Seafarers arriving at Associated British Port’s Port of King’s Lynn now have a place to call their own with the launch of a seafarers’ centre.
Initiated by seafarers’ charity Apostleship of the Sea (AoS) and largely funded by the Merchant Navy Welfare Board, the £10,000 facility offers visiting crew a dedicated space to relax and communicate with their families back home.
Sister Marian Davey, AoS Port Chaplain at Lynn, said; “It is the first time in the port’s recent history that a space has been set aside specifically for seafarers to use.
“This is a big first. Up till now, crew had to go into town to buy top-up cards to be able to contact home. Now they have free use of Wi-Fi and internet at the centre.”
The centre was formally opened by Bishop Alan Hopes, Bishop of East Anglia and Bob Jones, chairman of the Merchant Navy Welfare Board.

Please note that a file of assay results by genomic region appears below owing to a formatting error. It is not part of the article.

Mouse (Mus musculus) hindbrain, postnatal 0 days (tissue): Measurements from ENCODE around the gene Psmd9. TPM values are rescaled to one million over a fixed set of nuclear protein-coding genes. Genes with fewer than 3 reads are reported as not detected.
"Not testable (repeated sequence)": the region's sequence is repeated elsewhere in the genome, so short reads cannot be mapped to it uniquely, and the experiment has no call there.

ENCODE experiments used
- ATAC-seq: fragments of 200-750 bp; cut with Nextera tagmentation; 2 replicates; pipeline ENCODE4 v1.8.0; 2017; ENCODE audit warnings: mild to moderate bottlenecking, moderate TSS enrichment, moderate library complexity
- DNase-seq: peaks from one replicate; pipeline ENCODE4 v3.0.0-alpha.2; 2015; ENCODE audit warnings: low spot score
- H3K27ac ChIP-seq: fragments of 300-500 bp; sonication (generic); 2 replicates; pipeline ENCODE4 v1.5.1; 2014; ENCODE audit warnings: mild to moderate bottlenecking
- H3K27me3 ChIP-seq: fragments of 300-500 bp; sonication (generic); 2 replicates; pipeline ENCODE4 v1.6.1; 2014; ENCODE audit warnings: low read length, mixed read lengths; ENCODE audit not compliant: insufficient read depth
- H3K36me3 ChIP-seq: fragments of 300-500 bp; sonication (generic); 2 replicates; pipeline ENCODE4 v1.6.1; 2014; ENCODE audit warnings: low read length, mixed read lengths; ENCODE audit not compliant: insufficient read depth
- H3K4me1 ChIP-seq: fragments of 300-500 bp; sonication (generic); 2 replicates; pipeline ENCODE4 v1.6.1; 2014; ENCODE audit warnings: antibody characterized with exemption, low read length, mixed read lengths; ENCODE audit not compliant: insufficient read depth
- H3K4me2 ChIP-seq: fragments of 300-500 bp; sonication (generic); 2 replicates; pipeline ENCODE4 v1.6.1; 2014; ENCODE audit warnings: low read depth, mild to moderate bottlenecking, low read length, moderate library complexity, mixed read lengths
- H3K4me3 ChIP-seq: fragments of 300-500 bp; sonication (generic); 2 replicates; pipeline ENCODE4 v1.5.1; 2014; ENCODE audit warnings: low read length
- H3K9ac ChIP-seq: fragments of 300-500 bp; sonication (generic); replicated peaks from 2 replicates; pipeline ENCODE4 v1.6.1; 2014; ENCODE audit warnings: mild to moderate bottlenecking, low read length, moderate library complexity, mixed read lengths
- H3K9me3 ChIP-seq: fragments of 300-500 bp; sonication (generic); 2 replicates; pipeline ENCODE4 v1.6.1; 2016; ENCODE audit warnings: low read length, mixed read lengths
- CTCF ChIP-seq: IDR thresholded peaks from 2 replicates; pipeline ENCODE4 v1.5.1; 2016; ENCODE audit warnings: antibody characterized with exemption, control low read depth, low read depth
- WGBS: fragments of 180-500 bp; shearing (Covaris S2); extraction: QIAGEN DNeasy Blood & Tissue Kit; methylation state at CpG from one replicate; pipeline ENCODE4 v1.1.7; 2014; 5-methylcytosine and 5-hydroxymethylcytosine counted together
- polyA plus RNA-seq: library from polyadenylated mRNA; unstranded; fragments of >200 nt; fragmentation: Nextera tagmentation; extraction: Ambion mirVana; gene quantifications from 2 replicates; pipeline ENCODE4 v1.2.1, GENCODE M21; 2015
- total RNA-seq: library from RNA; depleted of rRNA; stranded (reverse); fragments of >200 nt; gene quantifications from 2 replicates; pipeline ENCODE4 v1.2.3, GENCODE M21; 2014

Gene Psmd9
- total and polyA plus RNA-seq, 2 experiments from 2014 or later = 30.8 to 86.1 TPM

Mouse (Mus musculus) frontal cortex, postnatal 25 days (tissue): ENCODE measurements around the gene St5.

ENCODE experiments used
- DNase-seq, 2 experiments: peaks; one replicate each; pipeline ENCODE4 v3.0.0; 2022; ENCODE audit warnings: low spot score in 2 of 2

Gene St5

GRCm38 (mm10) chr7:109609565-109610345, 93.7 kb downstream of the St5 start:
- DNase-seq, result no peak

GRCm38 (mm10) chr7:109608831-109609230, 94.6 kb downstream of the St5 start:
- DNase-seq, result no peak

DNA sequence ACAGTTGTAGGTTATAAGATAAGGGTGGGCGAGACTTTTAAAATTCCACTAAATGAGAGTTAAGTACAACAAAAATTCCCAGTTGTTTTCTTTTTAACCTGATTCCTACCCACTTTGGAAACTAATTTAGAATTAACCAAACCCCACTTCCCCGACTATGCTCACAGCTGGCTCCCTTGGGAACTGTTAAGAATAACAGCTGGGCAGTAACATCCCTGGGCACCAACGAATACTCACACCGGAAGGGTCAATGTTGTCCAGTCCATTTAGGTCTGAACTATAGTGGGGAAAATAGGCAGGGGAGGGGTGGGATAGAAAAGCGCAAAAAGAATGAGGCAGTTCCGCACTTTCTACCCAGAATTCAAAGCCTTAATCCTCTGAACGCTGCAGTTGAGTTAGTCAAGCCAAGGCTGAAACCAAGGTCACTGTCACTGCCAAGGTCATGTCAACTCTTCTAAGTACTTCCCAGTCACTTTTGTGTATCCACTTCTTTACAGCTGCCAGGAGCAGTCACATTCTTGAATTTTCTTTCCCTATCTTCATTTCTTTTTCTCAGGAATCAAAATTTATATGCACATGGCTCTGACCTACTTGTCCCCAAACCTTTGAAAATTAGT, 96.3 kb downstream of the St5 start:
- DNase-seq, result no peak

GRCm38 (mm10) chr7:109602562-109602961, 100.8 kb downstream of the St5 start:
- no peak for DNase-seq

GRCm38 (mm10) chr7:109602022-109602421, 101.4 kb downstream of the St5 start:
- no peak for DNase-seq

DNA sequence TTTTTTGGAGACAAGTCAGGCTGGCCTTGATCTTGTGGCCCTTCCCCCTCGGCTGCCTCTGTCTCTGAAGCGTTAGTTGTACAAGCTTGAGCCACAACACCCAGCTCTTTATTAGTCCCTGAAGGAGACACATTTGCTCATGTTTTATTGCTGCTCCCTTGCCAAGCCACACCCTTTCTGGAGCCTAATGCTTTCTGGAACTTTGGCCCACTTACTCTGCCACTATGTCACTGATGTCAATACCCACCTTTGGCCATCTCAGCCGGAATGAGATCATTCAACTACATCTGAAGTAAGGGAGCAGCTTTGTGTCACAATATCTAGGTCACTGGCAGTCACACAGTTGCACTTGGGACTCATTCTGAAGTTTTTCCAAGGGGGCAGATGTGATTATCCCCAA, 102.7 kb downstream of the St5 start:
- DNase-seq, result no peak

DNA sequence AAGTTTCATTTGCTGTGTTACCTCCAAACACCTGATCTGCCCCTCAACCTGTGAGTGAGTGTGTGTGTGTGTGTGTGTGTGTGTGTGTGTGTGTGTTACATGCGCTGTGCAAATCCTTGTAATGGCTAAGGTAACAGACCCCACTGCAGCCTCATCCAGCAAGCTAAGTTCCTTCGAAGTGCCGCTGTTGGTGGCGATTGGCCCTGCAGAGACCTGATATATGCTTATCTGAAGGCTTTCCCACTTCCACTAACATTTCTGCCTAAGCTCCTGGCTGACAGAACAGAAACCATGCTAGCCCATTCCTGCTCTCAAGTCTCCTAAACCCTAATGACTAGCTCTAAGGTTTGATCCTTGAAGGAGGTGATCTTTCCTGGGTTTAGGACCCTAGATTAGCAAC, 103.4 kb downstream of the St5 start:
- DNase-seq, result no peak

It will be a place where seafarers can chat with the port chaplain and volunteers as well as access the internet to communicate with friends and families after months at sea.
With ships usually docking for no more than 24 hours, crews are often unable to venture far from the port.
Until now the crews of the 250 or so ships that dock in Lynn each year have had nowhere away from their ships to go to socialise and relax.
The centre – in a dedicated mobile building – will act as a base for AoS teams to support crew members generally, look after seafarers who are sick or injured and a place for prayer .
Alastair McFarlane, port manager East Anglia, said; “We owe a great deal of gratitude to the brave men and women who operate the vessels that keep this nation supplied. So we are really proud to be part of delivering this vital service to crew visiting the port of King’s Lynn. Seafarers spend a lot of time on board their ships and with this service we can offer them a home away from home.”
Sister Marian gave thanks to Associated British Ports, the owner and operator of the port, for offering a prime site in the port for the seafarers’ centre.